- 1394 Trade Association Rate this link
- Designing 1394b technology into next-generation electronic systems - Enhancements to 1394b promise to extend 1394 connectivity to more applications. The 1394b specification is a significant enhancement that enables speed increases to 3.2 Gbps; supports distances of 100m on UTP-5 (unshielded twisted pair Category 5), POF (plastic optical fiber), and GOF (glass optical fiber); and significantly reduces latency times by using arbitration pipelining. The standard is backward-compatible with the current 1394-1995 and 1394a specifications. With its long-haul capabilities, 1394b makes 1394 the convergence bus between PC products, consumer-entertainment systems, and home networking. Rate this link
- EDN hands-on project: Firewire unleashes the power of digital video - IEEE-1394, or Firewire, serial bus promises to enable a number of new applications that rely on rich, high-speed data streams, such as digital video Rate this link
- Fire on the Wire: The IEEE 1934 High Performance Serial Bus - The IEEE 1394-1995 standard for the High Performance Serial Bus, here abbreviated to 1394, defines a serial data transfer protocol and interconnection system that "provides the same services as modern IEEE-standard parallel busses, but at a much lower cost." 1394 incorporates quite advanced technology, but it's the "much lower cost" feature that assures 1394's adoption for the digital video and audio consumer markets of 1997 and beyond. The capabilities of the 1394 bus are sufficient to support a variety of high-end digital audio/video applications, such as consumer audio/video device control and signal routing, home networking, nonlinear DV editing, and 32-channel (or more) digital audio mixing. Rate this link
- FireWireStuff - basic information and product links Rate this link
- Guideline of Transmission and Control for DVD-Video/Audio through IEEE1394 Bus Rate this link
- IEEE 1394 drives expand video-storage options - Consumer-electronics manufacturers are considering IEEE 1394 disk drives to solve the cost, upgrade, and reliability problems with today's embedded approach to digital-media storage. Rate this link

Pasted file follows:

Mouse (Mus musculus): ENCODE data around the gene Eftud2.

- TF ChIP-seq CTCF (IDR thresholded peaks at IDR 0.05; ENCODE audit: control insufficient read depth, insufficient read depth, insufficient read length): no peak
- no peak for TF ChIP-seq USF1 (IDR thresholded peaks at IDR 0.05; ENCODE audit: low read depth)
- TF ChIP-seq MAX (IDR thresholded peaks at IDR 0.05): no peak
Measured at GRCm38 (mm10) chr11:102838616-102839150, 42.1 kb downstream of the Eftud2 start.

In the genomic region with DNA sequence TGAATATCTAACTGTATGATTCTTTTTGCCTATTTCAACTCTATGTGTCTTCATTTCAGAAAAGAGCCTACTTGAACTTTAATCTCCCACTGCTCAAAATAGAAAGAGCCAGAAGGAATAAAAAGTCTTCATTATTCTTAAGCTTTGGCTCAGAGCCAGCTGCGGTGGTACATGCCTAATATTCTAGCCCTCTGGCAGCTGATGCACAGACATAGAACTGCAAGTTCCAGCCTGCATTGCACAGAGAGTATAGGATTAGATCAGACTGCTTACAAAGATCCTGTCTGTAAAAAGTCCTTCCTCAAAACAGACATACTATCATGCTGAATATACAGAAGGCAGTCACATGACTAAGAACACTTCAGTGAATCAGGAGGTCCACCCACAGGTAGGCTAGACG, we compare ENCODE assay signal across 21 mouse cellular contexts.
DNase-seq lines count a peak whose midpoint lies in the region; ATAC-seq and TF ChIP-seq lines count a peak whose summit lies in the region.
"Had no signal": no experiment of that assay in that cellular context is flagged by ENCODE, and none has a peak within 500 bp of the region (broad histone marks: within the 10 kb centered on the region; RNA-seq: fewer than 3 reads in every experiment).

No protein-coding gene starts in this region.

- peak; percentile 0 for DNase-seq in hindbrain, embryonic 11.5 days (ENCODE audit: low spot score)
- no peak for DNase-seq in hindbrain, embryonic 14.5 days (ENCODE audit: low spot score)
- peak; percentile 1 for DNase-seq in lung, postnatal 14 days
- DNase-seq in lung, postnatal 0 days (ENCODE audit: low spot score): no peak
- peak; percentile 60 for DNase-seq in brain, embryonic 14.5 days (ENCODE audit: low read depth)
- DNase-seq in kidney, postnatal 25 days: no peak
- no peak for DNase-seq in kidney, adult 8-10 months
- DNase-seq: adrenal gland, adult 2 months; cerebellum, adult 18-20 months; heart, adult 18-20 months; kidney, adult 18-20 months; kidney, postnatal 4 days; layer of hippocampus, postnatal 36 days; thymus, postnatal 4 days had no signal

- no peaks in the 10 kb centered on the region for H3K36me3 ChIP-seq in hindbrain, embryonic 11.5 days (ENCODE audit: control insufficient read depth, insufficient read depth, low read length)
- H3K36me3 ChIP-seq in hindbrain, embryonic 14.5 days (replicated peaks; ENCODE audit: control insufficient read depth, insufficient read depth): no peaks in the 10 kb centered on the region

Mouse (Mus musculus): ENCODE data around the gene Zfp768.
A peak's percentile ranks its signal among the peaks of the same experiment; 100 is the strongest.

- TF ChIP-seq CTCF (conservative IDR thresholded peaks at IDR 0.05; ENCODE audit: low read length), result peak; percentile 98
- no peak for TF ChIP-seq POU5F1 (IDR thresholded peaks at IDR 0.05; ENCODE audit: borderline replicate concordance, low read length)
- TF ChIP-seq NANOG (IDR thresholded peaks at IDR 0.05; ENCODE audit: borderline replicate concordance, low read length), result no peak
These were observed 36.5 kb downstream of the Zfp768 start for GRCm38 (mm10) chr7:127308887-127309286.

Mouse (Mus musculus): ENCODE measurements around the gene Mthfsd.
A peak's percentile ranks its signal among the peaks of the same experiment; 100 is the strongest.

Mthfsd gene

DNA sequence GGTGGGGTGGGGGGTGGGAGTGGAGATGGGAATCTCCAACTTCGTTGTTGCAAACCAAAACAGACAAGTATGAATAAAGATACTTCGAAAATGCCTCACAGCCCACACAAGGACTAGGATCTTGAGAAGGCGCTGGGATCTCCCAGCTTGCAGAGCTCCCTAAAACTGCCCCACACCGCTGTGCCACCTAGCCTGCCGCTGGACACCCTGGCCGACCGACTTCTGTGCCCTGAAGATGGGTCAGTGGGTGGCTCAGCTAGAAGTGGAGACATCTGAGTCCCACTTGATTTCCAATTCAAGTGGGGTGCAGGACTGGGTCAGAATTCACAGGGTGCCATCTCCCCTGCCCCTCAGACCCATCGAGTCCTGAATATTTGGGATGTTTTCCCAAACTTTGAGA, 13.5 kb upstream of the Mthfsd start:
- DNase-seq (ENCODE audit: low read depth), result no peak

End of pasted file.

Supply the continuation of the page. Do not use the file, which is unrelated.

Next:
- IEEE 1394 Connector Pinout Rate this link
- IEEE 1394 Technical Introduction Rate this link
- Texas Instruments IEEE 1394 High Performance Serial Bus Pages Rate this link
- The Challenges of 1394 PHY Design Rate this link
- The Firewire Connection - magazine article about IEEE 1394 Rate this link
IEEE 1394 is a fast serial bus which is a little bit similar to USB but is capable of much higher speeds (up to 400 Mbit/s). In terms of configuration and how it is used in the PC however, IEEE-1394 can be thought of as "USB, only faster". It is a serial interface that supports dozens of daisy-chained devices, hot-swapping, and plug-and-play. However, instead of USB's 12 Mbits/second maximum transfer rate, IEEE-1394 supports up to 400 Mbits/second.
The IEEE 1394 standard defines both a backplane physical layer and point-to-point cable-connected virtual bus implementations in terms of media, topology, and protocol. The cable version of the IEEE 1394 standard supports data rates of 100, 200, and 400 Mbps (half duplex operation). The 1394a-2000 standard provided functional enhancements to 1394-1995 to increase 1394 bus throughput at the same data rates. IEEE 1394b specification added 800Mbits/sec speed and full-duplex operation. The typical media used to carry the data signals is two individually shielded 110 ohm twisted pairs (for example 28-30 awg 110 ohm). In addition to that many cables have somewhat thicker wires for carrying power (for example two 22-28 awg lines). he 1394 specification limits cable length to 4.5 meters.